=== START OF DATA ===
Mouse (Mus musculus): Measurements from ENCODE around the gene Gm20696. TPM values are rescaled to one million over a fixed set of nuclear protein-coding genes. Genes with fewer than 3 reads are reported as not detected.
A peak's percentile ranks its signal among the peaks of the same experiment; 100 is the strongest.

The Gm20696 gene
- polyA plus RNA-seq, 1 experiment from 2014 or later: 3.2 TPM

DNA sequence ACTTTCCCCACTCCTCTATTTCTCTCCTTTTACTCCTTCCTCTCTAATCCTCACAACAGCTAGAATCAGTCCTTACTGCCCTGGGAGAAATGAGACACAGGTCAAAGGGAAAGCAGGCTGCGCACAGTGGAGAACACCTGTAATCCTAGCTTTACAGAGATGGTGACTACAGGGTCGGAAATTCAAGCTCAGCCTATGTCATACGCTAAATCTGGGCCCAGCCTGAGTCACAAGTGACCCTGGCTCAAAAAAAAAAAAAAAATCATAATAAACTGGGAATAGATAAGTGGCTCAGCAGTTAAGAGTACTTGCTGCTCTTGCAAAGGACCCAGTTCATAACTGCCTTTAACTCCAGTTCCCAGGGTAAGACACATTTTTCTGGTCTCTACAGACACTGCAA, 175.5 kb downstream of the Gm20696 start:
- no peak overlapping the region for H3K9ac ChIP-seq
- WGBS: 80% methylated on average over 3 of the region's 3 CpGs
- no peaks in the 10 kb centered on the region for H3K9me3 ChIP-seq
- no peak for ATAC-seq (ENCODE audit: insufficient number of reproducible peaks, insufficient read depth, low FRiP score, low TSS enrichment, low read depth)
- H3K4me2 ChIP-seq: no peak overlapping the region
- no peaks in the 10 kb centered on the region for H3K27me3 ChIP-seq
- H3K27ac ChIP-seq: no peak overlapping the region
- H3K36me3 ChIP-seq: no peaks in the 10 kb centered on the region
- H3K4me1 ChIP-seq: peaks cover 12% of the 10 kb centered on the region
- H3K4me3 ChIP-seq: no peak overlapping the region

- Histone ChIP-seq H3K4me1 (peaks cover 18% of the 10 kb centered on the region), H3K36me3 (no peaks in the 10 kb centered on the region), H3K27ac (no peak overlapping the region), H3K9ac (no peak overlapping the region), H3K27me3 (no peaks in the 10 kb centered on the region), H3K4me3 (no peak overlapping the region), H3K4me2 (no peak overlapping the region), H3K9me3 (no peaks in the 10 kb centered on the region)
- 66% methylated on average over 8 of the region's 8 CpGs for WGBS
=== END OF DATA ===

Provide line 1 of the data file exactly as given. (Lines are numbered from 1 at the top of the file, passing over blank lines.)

Mouse (Mus musculus): Measurements from ENCODE around the gene Gm20696. TPM values are rescaled to one million over a fixed set of nuclear protein-coding genes. Genes with fewer than 3 reads are reported as not detected.